Stocks are churning for the third day as "fiscal fear fatigue" sets in. While the Senate has voted to move forward on a spending bill, Republicans and the White House are still far apart on the Continuing Resolution, so traders are saying, "Why should I get ahead of that?" and are largely sitting on the sidelines.
While stocks seem to have stalled, they have stalled at lofty levels. The S&P 500 is only 1.6 percent from the historic high it hit last Wednesday. The only somewhat nasty day was last Friday.
And the small-cap Russell 2000 is again at a historic high.
Bottom line: for big-cap stocks, this is another light-volume, low-volatility pullback. The same kind we saw in February, April, and August. Each time, the market advanced after a pause of one to two weeks.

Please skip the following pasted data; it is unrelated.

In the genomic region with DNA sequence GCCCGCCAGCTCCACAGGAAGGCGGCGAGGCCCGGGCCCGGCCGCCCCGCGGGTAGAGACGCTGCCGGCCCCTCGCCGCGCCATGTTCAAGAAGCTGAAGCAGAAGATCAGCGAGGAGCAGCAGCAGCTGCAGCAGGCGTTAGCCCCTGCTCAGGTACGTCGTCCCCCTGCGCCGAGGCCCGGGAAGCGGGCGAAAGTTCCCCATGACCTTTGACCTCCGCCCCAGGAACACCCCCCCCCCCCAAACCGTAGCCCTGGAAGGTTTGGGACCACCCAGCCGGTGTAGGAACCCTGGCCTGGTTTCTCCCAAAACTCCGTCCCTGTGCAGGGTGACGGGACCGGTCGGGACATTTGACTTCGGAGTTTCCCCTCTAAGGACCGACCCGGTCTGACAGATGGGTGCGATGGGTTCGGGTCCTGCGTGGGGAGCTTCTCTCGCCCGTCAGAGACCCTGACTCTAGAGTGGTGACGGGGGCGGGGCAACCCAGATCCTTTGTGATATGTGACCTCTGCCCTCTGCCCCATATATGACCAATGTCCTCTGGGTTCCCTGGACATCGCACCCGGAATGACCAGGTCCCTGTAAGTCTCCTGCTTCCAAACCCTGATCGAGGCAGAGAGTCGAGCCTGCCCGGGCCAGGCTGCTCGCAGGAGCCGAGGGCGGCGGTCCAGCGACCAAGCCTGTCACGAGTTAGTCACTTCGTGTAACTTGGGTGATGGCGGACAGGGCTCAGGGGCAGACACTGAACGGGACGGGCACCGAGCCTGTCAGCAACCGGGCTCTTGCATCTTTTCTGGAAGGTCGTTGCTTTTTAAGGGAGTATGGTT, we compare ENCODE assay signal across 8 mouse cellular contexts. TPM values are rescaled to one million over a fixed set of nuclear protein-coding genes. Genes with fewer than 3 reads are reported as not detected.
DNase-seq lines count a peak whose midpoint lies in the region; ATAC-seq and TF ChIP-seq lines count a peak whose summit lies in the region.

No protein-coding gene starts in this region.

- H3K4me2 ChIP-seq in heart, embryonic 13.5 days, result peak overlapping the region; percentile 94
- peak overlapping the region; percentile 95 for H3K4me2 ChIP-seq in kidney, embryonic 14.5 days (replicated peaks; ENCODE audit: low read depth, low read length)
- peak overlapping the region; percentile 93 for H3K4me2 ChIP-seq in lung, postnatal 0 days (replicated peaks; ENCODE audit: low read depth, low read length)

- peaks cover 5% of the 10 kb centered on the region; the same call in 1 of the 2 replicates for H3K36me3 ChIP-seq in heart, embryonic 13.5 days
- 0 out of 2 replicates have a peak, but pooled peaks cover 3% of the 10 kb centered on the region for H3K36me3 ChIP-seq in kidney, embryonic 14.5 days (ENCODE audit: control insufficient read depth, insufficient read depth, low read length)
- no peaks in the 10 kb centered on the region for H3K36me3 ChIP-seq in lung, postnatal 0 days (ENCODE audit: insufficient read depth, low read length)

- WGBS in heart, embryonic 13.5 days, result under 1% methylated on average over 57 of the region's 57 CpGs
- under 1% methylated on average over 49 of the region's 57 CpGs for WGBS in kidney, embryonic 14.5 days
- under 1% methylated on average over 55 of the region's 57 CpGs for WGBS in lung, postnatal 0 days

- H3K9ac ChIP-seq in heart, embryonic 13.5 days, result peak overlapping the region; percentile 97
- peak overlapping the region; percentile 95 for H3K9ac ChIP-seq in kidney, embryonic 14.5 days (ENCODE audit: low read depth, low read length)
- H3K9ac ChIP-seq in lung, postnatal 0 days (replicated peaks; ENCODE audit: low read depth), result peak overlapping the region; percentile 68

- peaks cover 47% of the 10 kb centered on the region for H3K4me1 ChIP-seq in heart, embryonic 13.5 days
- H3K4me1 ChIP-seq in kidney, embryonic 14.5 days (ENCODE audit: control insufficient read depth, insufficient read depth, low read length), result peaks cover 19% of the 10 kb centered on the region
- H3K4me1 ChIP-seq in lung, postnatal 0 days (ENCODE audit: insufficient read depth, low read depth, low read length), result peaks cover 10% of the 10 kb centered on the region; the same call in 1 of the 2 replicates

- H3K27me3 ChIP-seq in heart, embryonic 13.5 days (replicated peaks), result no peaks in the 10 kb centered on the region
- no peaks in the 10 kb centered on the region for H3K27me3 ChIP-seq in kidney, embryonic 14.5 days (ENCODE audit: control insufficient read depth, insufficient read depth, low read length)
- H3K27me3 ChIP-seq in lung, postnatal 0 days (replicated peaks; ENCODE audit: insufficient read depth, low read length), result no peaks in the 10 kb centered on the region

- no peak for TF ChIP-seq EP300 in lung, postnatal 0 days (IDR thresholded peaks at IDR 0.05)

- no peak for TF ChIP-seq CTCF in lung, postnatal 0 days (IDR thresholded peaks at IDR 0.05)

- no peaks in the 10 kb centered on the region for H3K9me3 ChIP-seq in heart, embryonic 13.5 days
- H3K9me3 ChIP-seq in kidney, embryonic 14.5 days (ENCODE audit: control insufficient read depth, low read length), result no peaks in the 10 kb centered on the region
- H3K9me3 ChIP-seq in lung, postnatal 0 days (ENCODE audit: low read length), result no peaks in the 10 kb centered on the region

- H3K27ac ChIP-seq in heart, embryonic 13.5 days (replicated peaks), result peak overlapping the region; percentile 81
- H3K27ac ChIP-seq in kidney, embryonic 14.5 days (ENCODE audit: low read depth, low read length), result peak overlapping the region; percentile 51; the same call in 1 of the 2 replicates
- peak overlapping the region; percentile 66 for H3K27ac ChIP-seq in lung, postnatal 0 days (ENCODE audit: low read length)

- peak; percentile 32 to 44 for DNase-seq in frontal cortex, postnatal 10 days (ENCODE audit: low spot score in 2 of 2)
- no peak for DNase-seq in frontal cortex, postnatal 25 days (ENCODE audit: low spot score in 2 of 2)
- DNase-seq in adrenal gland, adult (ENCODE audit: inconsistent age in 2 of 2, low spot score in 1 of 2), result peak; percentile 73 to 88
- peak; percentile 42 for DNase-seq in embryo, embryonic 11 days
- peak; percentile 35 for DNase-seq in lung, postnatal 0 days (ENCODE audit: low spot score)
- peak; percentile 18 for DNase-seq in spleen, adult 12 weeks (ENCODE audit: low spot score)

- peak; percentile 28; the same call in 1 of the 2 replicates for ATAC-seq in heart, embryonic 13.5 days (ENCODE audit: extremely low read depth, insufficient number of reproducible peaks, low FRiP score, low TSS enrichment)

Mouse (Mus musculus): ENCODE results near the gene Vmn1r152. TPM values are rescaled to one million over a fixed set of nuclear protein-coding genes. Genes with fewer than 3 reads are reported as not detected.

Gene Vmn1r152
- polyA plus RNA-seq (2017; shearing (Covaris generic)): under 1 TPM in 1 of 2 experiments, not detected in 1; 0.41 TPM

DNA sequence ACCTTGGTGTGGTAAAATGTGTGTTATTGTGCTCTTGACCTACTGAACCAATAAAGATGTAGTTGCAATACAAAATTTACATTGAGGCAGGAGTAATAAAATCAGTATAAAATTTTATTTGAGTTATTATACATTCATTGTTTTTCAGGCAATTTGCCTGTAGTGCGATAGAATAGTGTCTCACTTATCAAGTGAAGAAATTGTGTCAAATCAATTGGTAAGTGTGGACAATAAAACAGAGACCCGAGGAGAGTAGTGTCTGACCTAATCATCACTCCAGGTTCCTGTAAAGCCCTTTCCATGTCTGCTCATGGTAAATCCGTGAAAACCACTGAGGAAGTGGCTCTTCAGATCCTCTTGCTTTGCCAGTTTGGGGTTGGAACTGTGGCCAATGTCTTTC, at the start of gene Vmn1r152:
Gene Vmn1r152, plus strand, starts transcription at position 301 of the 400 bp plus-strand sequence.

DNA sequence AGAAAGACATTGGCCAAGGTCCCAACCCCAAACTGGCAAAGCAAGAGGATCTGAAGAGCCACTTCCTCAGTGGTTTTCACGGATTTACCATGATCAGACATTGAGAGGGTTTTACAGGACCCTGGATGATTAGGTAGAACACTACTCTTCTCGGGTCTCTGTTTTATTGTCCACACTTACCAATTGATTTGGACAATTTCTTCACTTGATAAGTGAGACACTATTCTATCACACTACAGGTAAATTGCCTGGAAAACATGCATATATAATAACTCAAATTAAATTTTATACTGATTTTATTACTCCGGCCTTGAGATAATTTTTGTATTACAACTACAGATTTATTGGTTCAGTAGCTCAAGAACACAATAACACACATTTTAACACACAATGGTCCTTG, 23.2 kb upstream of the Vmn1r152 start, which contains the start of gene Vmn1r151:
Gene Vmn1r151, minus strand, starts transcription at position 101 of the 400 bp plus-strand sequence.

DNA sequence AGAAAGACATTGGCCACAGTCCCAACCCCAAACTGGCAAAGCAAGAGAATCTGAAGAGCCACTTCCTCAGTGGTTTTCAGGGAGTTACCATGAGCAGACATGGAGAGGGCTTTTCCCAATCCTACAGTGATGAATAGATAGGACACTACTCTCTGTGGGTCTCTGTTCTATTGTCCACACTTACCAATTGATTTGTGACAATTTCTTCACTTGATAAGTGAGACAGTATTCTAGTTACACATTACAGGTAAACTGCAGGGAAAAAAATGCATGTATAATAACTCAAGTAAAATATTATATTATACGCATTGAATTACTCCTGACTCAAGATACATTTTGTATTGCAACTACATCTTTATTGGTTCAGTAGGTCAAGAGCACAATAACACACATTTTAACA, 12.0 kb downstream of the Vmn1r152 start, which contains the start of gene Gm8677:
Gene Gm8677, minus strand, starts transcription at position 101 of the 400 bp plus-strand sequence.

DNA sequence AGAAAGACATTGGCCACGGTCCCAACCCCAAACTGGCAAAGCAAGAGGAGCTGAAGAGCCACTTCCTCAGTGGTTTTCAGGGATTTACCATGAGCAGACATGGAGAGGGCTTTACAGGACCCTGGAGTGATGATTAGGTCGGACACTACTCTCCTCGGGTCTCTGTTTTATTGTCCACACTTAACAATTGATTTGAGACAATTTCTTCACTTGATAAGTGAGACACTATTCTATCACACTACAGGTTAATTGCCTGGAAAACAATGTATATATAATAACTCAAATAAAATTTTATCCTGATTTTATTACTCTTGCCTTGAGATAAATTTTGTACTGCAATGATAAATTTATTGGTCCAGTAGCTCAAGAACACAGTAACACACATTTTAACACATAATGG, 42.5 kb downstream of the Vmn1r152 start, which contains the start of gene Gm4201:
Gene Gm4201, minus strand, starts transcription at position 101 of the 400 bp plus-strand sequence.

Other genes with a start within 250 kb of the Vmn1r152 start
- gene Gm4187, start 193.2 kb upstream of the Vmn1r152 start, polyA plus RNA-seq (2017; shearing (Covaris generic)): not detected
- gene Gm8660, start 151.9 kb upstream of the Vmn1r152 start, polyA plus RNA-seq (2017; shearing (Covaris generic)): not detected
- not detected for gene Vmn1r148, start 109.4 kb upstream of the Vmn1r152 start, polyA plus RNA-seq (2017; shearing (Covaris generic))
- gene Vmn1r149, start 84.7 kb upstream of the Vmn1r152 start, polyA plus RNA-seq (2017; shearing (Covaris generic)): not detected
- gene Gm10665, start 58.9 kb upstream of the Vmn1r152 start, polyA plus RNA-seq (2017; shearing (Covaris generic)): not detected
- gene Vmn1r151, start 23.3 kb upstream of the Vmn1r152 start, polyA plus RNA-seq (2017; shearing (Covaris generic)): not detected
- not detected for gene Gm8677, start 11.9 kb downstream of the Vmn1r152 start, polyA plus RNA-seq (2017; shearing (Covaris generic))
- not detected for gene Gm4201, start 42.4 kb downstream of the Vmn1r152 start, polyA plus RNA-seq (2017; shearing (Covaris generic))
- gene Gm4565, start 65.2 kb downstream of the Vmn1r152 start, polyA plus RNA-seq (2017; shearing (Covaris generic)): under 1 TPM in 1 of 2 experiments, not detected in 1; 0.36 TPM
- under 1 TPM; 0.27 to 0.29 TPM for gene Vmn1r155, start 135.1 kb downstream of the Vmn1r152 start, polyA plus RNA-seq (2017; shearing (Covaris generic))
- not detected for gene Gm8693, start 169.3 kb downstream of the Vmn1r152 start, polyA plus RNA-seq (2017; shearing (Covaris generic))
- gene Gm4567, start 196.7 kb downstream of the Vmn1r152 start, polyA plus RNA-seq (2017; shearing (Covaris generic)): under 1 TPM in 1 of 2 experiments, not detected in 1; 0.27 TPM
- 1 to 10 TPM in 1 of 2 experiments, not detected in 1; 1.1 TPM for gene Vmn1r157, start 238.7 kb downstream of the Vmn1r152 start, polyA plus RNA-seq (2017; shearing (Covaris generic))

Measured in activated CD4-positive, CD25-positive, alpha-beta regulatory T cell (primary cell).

The May-June pullback, which occurred when Mr. Bernanke first signaled the Federal Reserve may begin its tapering of bond purchases this year, was a bit deeper (7.5 percent decline for the S&P) and longer (a month), but it too didn't last.
Why? The simple answer is that with the Fed itself unsure of the economy, traders are concluding that the weak economy does not bode well for earnings in the second half.
One last note: the irony of the debate on the Continuing Resolution is that the new fiscal year will be better than the old one from a spending viewpoint. That is, there will likely be less cuts in state and federal spending and that should be a modest boost to GDP.